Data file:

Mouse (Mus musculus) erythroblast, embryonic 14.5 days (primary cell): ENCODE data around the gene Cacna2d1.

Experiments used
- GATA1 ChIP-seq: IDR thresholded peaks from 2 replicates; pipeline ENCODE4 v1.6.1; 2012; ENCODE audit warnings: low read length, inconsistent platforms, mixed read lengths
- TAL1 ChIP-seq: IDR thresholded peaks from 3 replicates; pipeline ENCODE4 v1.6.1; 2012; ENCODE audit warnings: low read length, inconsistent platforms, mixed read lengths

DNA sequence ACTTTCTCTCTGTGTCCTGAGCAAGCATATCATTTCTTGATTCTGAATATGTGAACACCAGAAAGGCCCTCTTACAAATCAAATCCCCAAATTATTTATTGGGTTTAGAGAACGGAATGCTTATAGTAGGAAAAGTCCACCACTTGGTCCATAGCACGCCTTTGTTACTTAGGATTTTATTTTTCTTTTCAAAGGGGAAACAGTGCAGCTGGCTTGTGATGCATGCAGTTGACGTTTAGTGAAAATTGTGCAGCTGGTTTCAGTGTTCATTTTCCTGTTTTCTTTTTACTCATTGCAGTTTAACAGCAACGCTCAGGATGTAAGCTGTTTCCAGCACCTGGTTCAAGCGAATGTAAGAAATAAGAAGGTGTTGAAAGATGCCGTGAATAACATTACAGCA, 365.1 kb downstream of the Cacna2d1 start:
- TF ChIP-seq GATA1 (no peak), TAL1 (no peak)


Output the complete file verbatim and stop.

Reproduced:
Mouse (Mus musculus) erythroblast, embryonic 14.5 days (primary cell): ENCODE data around the gene Cacna2d1.

Experiments used
- GATA1 ChIP-seq: IDR thresholded peaks from 2 replicates; pipeline ENCODE4 v1.6.1; 2012; ENCODE audit warnings: low read length, inconsistent platforms, mixed read lengths
- TAL1 ChIP-seq: IDR thresholded peaks from 3 replicates; pipeline ENCODE4 v1.6.1; 2012; ENCODE audit warnings: low read length, inconsistent platforms, mixed read lengths

DNA sequence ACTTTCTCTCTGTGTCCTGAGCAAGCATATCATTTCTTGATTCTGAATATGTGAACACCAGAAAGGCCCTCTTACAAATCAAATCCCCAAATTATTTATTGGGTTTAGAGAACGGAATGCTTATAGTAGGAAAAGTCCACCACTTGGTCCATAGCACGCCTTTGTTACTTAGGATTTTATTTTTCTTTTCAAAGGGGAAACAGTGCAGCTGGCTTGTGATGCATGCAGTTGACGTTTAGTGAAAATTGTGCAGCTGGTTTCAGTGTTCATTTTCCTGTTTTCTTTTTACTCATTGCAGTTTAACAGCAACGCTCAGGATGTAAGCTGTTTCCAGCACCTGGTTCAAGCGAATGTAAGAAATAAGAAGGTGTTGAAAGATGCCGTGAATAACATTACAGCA, 365.1 kb downstream of the Cacna2d1 start:
- TF ChIP-seq GATA1 (no peak), TAL1 (no peak)